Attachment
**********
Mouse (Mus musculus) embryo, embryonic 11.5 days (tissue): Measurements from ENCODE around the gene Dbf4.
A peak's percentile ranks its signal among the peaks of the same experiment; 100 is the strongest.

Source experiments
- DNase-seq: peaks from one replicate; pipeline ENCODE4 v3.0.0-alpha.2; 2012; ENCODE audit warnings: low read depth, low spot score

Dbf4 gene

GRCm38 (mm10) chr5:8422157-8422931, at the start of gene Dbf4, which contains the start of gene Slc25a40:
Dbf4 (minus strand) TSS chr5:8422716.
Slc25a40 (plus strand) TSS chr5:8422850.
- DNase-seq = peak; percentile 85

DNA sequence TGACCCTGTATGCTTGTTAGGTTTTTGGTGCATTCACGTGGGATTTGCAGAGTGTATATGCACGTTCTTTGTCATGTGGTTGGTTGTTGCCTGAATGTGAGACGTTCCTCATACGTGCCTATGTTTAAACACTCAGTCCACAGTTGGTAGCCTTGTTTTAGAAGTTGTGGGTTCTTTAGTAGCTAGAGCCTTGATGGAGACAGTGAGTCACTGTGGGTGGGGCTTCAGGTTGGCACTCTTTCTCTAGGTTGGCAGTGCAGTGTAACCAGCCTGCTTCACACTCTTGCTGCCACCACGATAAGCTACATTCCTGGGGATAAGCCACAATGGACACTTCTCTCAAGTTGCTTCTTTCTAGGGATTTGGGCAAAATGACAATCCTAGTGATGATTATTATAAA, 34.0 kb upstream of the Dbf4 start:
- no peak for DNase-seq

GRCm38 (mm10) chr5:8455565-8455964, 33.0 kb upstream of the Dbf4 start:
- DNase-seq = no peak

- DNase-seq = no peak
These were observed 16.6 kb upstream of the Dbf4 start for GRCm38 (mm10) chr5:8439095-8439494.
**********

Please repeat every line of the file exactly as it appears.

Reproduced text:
Mouse (Mus musculus) embryo, embryonic 11.5 days (tissue): Measurements from ENCODE around the gene Dbf4.
A peak's percentile ranks its signal among the peaks of the same experiment; 100 is the strongest.

Source experiments
- DNase-seq: peaks from one replicate; pipeline ENCODE4 v3.0.0-alpha.2; 2012; ENCODE audit warnings: low read depth, low spot score

Dbf4 gene

GRCm38 (mm10) chr5:8422157-8422931, at the start of gene Dbf4, which contains the start of gene Slc25a40:
Dbf4 (minus strand) TSS chr5:8422716.
Slc25a40 (plus strand) TSS chr5:8422850.
- DNase-seq = peak; percentile 85

DNA sequence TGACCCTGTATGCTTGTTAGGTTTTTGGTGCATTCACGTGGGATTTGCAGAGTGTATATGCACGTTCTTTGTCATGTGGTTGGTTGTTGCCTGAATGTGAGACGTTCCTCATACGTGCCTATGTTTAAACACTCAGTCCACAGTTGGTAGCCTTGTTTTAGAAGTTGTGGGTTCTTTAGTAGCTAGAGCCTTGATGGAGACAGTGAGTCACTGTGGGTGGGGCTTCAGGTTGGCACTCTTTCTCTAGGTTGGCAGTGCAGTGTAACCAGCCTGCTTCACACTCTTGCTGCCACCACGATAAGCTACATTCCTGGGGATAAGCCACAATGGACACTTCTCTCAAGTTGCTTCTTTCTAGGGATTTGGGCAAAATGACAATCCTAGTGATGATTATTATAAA, 34.0 kb upstream of the Dbf4 start:
- no peak for DNase-seq

GRCm38 (mm10) chr5:8455565-8455964, 33.0 kb upstream of the Dbf4 start:
- DNase-seq = no peak

- DNase-seq = no peak
These were observed 16.6 kb upstream of the Dbf4 start for GRCm38 (mm10) chr5:8439095-8439494.